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Squalor everywhere, but still this is a neighborhood

In huts of mud and tin, surrounded by filth and thugs, millions hang on in Africa's swelling slums.

July 16, 2004|Davan Maharaj | Times Staff Writer

NAIROBI, Kenya — Plastic bags, knotted and sagging, soar across the slum late at night.

They bounce off tin roofs, splatter against mud walls patched with tin cans and tumble down the steep hillside, where they sprout every few feet like plastic weeds. In the morning, they are trampled into the ground.

After 33 years in this shantytown known as Deep Sea, Cecilia Wahu barely notices the bags anymore. They are called "flying toilets," and because no one here has a bathroom, everyone has thrown a few.

"My dream, before I die, is to live in a permanent house, not a shack," says Wahu, 66, who has rheumy eyes and is missing teeth. "It could be small, but it must have a nice kitchen, a real bed and its own toilet."

That is her dream. Her reality is an 8-by-8-foot mud hut.

Survival in Deep Sea is a matter of staying above an endless tide of mud and waste. All that separates Wahu from the filth is a dirt floor, thin plank doors and a stubborn sense that even this place is a neighborhood.

About 1,500 people are crammed into this treacherously steep four-acre warren. They live on less than a dollar a day, and this is the best shelter they can afford.

There is one water faucet, one toilet and no electricity. The homes are jumbles of tin, red-baked mud and sticks that barely keep from tumbling into the fetid Gitathuru River below.

Tropical rains eat away at the walls. Roving bands of thugs threaten to break down homes unless they are paid protection money. Wealthy neighbors across the river lobby the government to clear the hillside.

The future of Africa is bound up in such places.

Rural people seeking jobs, medicine and a better future are overrunning the cities of sub-Saharan Africa. They are among the fastest-growing cities in the world. The United Nations estimates that by 2020, these urban areas will be home to 550 million people.

Nairobi's slums, where more than half of the city's 3 million people live on 5% of the land, are the first stop for the new arrivals. Despite the wretched conditions, most people must pay to live here. As the slums grow more crowded and destitute, the land becomes more precious. A network of tribal leaders, government officials and other slumlords profits handsomely.

According to a U.N. survey, 57% of the dwellings in one Nairobi slum are owned by politicians and civil servants, and the shacks are the most profitable housing in the city. A slumlord who pays $160 for a 100-square-foot shack can recoup the entire investment in months.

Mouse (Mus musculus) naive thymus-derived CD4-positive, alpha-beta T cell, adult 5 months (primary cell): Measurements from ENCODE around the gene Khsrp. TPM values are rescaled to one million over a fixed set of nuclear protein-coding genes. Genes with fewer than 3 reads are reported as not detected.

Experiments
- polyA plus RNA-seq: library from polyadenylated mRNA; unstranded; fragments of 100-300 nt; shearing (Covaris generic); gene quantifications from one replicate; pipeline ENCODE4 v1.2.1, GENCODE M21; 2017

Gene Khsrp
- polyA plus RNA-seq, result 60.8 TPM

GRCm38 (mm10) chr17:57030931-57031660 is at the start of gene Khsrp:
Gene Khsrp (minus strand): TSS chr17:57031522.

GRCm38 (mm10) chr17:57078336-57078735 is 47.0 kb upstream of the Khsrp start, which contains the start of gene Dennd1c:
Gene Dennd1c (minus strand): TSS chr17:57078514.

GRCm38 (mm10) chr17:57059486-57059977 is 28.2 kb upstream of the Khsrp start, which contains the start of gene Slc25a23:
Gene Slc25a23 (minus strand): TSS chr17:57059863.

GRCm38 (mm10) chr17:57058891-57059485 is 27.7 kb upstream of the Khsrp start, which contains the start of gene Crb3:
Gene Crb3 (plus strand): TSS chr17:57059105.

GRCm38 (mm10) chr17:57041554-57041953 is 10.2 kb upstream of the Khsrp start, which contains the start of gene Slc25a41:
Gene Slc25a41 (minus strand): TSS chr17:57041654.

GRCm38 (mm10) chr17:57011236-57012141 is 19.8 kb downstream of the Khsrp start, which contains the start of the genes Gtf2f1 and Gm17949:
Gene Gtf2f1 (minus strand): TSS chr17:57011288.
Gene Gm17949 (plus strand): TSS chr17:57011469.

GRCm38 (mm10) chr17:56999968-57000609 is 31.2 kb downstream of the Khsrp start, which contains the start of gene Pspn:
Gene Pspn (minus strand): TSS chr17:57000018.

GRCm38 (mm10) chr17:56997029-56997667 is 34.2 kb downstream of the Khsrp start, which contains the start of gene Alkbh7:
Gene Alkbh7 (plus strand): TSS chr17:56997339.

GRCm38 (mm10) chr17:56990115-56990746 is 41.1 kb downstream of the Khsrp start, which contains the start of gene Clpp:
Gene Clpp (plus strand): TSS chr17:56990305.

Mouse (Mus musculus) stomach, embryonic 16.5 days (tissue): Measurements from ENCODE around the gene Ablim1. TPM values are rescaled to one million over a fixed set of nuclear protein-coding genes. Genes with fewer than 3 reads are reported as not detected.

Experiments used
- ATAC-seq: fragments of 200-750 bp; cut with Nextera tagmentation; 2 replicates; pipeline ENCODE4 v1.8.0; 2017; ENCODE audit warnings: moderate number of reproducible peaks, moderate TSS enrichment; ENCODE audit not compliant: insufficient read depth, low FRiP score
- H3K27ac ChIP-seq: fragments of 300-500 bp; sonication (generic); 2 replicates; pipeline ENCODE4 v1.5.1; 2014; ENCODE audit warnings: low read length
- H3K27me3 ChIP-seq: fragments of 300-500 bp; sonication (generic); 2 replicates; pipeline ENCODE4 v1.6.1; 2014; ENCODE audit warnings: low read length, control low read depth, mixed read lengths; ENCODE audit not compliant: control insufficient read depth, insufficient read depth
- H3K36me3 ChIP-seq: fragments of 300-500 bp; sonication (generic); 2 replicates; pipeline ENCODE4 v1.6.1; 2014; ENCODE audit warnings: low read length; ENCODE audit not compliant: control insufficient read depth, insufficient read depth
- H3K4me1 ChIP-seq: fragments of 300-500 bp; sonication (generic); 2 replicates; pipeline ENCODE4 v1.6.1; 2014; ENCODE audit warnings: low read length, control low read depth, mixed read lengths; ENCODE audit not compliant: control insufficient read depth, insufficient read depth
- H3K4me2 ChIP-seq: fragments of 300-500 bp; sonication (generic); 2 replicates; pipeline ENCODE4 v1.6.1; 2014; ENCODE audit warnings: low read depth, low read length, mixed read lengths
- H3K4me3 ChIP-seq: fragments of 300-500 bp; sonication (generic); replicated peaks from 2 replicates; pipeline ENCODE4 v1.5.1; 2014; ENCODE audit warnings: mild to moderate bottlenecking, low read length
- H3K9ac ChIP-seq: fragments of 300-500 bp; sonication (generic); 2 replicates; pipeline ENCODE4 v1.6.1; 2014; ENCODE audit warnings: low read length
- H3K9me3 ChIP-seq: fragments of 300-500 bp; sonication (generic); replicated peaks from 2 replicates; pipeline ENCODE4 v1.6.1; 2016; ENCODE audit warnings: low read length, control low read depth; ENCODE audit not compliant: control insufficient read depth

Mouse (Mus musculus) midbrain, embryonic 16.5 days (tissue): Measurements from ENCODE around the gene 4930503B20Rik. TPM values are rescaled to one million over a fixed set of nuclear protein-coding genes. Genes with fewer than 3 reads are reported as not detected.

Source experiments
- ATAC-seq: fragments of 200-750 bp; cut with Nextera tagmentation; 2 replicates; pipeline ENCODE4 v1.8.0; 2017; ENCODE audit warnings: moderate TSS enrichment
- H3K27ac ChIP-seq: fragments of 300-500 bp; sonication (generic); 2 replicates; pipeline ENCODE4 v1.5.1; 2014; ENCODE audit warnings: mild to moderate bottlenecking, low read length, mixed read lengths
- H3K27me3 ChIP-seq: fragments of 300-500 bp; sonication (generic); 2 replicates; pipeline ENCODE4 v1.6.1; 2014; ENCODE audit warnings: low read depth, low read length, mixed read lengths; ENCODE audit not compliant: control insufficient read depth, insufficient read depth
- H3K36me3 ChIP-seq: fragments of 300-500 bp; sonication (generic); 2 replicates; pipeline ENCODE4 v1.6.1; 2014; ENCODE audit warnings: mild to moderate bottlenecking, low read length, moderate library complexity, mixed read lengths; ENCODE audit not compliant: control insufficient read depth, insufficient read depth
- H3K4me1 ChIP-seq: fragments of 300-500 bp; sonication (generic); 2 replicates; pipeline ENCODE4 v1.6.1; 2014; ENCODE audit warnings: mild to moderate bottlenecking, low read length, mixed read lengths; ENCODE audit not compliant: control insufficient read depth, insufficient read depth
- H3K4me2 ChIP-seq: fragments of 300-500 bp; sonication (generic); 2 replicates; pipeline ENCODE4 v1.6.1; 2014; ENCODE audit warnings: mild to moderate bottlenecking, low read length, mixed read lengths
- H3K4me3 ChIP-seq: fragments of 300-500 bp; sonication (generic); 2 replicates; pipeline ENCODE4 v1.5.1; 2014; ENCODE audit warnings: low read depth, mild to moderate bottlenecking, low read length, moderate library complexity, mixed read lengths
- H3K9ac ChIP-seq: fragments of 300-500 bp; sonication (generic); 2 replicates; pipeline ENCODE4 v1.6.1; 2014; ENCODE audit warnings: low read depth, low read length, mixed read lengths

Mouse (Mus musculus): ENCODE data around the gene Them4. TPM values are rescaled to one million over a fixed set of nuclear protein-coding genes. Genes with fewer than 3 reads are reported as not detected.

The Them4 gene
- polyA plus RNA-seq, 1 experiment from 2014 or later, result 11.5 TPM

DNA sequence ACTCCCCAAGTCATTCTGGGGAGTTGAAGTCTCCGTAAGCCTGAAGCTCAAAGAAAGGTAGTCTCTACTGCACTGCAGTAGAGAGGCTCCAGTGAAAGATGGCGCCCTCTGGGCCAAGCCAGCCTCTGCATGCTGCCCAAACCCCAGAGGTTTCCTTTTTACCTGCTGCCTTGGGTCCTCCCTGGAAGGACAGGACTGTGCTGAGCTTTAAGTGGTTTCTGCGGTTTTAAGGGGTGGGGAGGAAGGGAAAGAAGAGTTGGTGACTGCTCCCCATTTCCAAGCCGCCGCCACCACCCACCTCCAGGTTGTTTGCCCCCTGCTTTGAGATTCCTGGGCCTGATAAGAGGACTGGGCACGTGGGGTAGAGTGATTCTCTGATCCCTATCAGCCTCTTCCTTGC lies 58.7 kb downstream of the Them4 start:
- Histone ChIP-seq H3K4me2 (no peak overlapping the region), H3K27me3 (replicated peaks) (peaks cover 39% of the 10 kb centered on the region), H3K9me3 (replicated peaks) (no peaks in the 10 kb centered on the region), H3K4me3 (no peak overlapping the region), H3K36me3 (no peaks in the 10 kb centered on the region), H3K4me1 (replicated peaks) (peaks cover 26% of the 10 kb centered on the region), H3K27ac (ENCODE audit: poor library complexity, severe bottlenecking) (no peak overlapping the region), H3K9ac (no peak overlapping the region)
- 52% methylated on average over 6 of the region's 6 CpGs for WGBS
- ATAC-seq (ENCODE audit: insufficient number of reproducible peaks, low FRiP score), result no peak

"People will fight, they will kill, for this place," Wahu says. "It's a roof over your head. And everybody wants that."

Through the smoke of Deep Sea's hundreds of coal-fired cooking pots, the Kenyan capital's most exclusive neighborhood shimmers on the other side of the river. It is called Muthaiga, and it is home to ambassadors, entrepreneurs and Kenyan President Mwai Kibaki.

Loud Congolese Lingala music blares from Deep Sea's shacks and wafts over the river to intrude on the splendor and solitude of the rich.

"They only make noise and cause trouble," says one longtime Muthaiga homeowner. "We will get them out ... at any cost."

But much as they complain, Muthaiga residents need Deep Sea for the cheap labor it provides.

From the kitchens and gardens of Muthaiga where they work, the slum dwellers see rolling coffee plantations, lush forest and monkeys swinging over fences into backyards.

It is a stark contrast to Deep Sea, which is barren of vegetation and dotted with litter.

Wahu and her family arrived in Nairobi in 1970 and settled here on land that no one else wanted. A relative had evicted them from a plot in a coffee-growing district about 35 miles away. One morning, Wahu's husband left to look for work and never returned, leaving her to raise five children. She found a job cooking three meals a day for an Indian couple, caring for their four children and cleaning their house. The pay was $5 a month.

Wahu and her neighbors named their collection of shacks Muchathaini, or "bitter thing" in Kikuyu, after a wild plant they pulled from the ground and ate. Several years later, after a young boy tumbled down the hill and drowned in the river, they re-christened the slum Deep Sea.

The slum has since grown to about 550 structures so closely packed together they appear to be one. Wahu, now too old to work as a maid or nanny, earns about 20 cents a day washing potatoes or shelling beans at a nearby market.

Wahu has seen many families come and go over the years. A few earn enough to move up and out. Some others, defeated by rent and crime, go back to the countryside. Like her, most just hang on.

A few doors from Wahu's hut, Joseph Mutua laces up his shoes, getting ready to patrol the neighborhood. A local church pays him about $35 a month to keep thugs from harassing residents.

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